Evidence Based Birth: Vitamin K

Here at Annapolis Area Doulas we see a lot of clients who question best birth practices, and we think that’s awesome.  You should absolutely be an informed patient and parent; knowledgeable about current research on pregnancy, birth, newborns, and the maternal post partum period.  But there is so much information out there!  That’s where we come in.  We are passionate about staying informed, and passing that information onto you, our clients.  Today we are spotlighting Vitamin K.

Vitamin K is a fat-soluble vitamin needed for blood clotting.  We are not able to make Vitamin K ourselves, and we do not store it well in our bodies.  Healthy babies (beginning around 6 months of age), children, and adults get most of their vitamin K in the form of K1 from plant sources such as leafy greens, broccoli, and avocado.  The remainder of our Vitamin K, in the form of K2, is absorbed from bacteria in our intestinal tract.  Vitamin K is necessary to activate blood-clotting factors, which are present in normal numbers at birth, but they are not fully activated due to low levels of Vitamin K.  A Vitamin K deficiency makes our blood less able to clot.  Normally our bodies adapt to low levels of Viatmin K, but in rare cases, especially with infants, the levels of Vitamin K continue to drop until spontaneous bleeding occurs.  In infants, this bleeding can occur at the umbilical site, circumcision site, skin, nose, gastrointestinal tract, and brain, depending on the age of the infant at onset.  Although rare, this condition is life threatening, and can take time to diagnose.  Thankfully, Vitamin K deficiency in infants is almost 100% preventable.

In 1961, after two decades of published research and over 150 years since the first recognition of bleeding in newborns, the American Academy of Pediatrics recommended administering a Vitamin K shot to infants just after birth, and it has been the standard of care in the Unites States ever since. 

Babies are born with very low levels of Vitamin K, even if their mothers have normal levels.  This is thought to be because babies’ blood lacks enough fatty lipids to pick up the Vitamin K that adults and even babies over six months old can get from foods.  Babies born to mothers who were administered Vitamin K right before delivery also had low Vitamin K levels, possibly because Vitamin K does not easily cross the placenta.

Babies who are exclusively breast fed are more likely to have low levels of Vitamin K if they do not receive the shot at birth.  In fact, virtually all cases of Vitamin K deficiency occur in infants who are exclusively breast fed.  The reasons for this are unknown, but it is thought that some babies cannot properly absorb Vitamin K from their mothers’ breast milk.  Formula contains high levels of Vitamin K and the fatty lipids that help babies absorb it.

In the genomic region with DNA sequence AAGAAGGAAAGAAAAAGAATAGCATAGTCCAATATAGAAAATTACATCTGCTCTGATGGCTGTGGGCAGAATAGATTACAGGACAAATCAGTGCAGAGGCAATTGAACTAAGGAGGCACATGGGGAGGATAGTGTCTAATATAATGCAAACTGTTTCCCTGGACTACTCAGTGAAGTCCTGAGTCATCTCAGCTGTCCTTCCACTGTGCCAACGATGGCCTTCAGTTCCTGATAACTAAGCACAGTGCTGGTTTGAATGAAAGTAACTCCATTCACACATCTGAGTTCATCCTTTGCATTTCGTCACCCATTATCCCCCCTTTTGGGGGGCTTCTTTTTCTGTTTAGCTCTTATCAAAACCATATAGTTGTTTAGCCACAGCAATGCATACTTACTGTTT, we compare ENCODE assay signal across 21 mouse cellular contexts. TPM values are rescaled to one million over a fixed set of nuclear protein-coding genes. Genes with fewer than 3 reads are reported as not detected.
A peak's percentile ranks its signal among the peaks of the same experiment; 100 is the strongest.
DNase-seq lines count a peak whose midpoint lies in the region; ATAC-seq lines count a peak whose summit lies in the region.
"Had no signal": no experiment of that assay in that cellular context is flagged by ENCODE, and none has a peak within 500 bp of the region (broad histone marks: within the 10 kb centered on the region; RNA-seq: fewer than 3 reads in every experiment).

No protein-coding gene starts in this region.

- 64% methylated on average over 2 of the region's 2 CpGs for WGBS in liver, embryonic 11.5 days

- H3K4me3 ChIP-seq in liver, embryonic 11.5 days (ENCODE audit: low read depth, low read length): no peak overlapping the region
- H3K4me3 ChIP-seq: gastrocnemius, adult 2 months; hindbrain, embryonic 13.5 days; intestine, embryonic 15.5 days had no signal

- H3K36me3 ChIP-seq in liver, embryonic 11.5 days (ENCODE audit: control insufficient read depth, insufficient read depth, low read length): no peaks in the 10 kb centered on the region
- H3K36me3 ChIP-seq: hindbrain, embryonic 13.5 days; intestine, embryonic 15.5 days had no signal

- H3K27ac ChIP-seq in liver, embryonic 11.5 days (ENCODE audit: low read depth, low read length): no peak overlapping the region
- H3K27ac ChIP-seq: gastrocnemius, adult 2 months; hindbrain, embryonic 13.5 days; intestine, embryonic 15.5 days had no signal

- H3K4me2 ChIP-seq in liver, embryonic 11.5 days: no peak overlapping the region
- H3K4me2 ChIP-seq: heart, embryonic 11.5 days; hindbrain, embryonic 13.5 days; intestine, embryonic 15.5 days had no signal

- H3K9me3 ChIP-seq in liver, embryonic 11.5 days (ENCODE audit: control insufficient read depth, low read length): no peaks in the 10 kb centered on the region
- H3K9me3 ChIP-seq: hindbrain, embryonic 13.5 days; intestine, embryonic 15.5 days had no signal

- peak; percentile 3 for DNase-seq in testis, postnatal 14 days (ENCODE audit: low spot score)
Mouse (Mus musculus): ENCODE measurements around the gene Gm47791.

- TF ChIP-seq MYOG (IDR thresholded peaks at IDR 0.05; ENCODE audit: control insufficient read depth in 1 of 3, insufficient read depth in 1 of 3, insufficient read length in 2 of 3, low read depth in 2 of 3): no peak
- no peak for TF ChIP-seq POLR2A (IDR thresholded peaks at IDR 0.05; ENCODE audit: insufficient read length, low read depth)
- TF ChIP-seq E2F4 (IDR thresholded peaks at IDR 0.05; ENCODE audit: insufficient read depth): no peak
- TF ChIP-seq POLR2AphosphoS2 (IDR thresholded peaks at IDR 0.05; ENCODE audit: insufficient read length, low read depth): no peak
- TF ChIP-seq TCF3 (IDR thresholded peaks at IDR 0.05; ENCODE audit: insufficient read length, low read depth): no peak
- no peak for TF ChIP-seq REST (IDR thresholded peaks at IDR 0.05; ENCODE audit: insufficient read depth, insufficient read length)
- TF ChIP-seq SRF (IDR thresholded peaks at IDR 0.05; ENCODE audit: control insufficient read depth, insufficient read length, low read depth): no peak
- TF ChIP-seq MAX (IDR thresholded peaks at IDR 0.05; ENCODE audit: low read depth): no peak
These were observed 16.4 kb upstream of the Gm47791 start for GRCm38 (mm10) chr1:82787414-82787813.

A few very small studies have shown that breast feeding mothers who consume more than the recommended daily dose of Vitamin K, through diet and supplements, were able to boost the levels in their breast milk, in turn increasing the levels of their babies’ Vitamin K.  It is important to note that all the infants in these studies were given the Vitamin K shot.  No research has been done on maternal supplementation alone.

Although some other countries routinely use a heavily monitored 3-part oral dose of Vitamin K, the Unites States preferred method of administration is an intramuscular (IM) injection.  The reasons for this include easier absorption, delayed release effect that protects babies from Vitamin K deficiency long-term, and a near-perfect success rate at preventing Vitamin K deficiency in newborns without underlying liver or gallbladder disorders.  If parents are concerned about the ingredients in a Vitamin K injection, they can see the list HERE.  You also have the option to ask your hospital or birth center for the preservative-free version of the shot.  The side effects of the Vitamin K shot are bruising, bleeding, and pain at the injection site; many pediatricians recommend feeding baby while the shot is administered for comfort.  In recent history, only one allergic reaction to the Vitamin K shot has been reported.  

We believe you are your own best advocate when it comes to the many choices surrounding pregnancy and birth.  We offer supportive, non-judgmental care for you and our goal is to help you find your strength and voice as a parent.  There can be so much misleading information on the internet, especially about birth choices.  When it comes to medical decisions, we encourage you to foster open communication with your care provider. 

Source: https://evidencebasedbirth.com/evidence-for-the-vitamin-k-shot-in-newborns/